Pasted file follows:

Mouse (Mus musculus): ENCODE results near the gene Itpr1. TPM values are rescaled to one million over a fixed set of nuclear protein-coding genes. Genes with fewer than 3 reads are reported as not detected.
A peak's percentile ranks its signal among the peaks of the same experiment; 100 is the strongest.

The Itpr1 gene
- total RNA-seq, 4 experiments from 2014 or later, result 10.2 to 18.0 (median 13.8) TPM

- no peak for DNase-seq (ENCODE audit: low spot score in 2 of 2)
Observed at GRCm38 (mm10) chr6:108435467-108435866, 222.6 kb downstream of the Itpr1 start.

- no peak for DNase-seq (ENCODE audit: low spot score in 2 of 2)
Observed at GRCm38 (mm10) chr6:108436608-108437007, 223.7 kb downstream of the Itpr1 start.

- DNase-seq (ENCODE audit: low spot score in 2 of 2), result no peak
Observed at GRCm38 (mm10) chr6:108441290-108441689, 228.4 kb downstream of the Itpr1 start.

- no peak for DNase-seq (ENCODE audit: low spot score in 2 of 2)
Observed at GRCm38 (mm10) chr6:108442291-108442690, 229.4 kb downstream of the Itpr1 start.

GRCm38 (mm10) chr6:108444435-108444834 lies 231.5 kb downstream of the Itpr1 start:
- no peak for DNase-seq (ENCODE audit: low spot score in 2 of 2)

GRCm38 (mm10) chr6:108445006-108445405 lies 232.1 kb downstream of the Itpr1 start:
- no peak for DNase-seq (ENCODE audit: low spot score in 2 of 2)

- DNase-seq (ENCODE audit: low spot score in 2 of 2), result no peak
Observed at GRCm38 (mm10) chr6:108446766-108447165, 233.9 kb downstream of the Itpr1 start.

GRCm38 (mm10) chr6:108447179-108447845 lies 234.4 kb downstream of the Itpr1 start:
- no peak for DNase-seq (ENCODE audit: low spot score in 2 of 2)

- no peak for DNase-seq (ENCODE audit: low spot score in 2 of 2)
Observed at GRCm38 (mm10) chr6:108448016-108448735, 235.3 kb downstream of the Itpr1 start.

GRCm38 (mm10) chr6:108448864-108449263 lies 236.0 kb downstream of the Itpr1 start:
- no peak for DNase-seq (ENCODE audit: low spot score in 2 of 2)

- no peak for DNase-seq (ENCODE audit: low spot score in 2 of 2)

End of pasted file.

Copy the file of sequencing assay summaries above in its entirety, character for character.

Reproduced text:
Mouse (Mus musculus): ENCODE results near the gene Itpr1. TPM values are rescaled to one million over a fixed set of nuclear protein-coding genes. Genes with fewer than 3 reads are reported as not detected.
A peak's percentile ranks its signal among the peaks of the same experiment; 100 is the strongest.

The Itpr1 gene
- total RNA-seq, 4 experiments from 2014 or later, result 10.2 to 18.0 (median 13.8) TPM

- no peak for DNase-seq (ENCODE audit: low spot score in 2 of 2)
Observed at GRCm38 (mm10) chr6:108435467-108435866, 222.6 kb downstream of the Itpr1 start.

- no peak for DNase-seq (ENCODE audit: low spot score in 2 of 2)
Observed at GRCm38 (mm10) chr6:108436608-108437007, 223.7 kb downstream of the Itpr1 start.

- DNase-seq (ENCODE audit: low spot score in 2 of 2), result no peak
Observed at GRCm38 (mm10) chr6:108441290-108441689, 228.4 kb downstream of the Itpr1 start.

- no peak for DNase-seq (ENCODE audit: low spot score in 2 of 2)
Observed at GRCm38 (mm10) chr6:108442291-108442690, 229.4 kb downstream of the Itpr1 start.

GRCm38 (mm10) chr6:108444435-108444834 lies 231.5 kb downstream of the Itpr1 start:
- no peak for DNase-seq (ENCODE audit: low spot score in 2 of 2)

GRCm38 (mm10) chr6:108445006-108445405 lies 232.1 kb downstream of the Itpr1 start:
- no peak for DNase-seq (ENCODE audit: low spot score in 2 of 2)

- DNase-seq (ENCODE audit: low spot score in 2 of 2), result no peak
Observed at GRCm38 (mm10) chr6:108446766-108447165, 233.9 kb downstream of the Itpr1 start.

GRCm38 (mm10) chr6:108447179-108447845 lies 234.4 kb downstream of the Itpr1 start:
- no peak for DNase-seq (ENCODE audit: low spot score in 2 of 2)

- no peak for DNase-seq (ENCODE audit: low spot score in 2 of 2)
Observed at GRCm38 (mm10) chr6:108448016-108448735, 235.3 kb downstream of the Itpr1 start.

GRCm38 (mm10) chr6:108448864-108449263 lies 236.0 kb downstream of the Itpr1 start:
- no peak for DNase-seq (ENCODE audit: low spot score in 2 of 2)

- no peak for DNase-seq (ENCODE audit: low spot score in 2 of 2)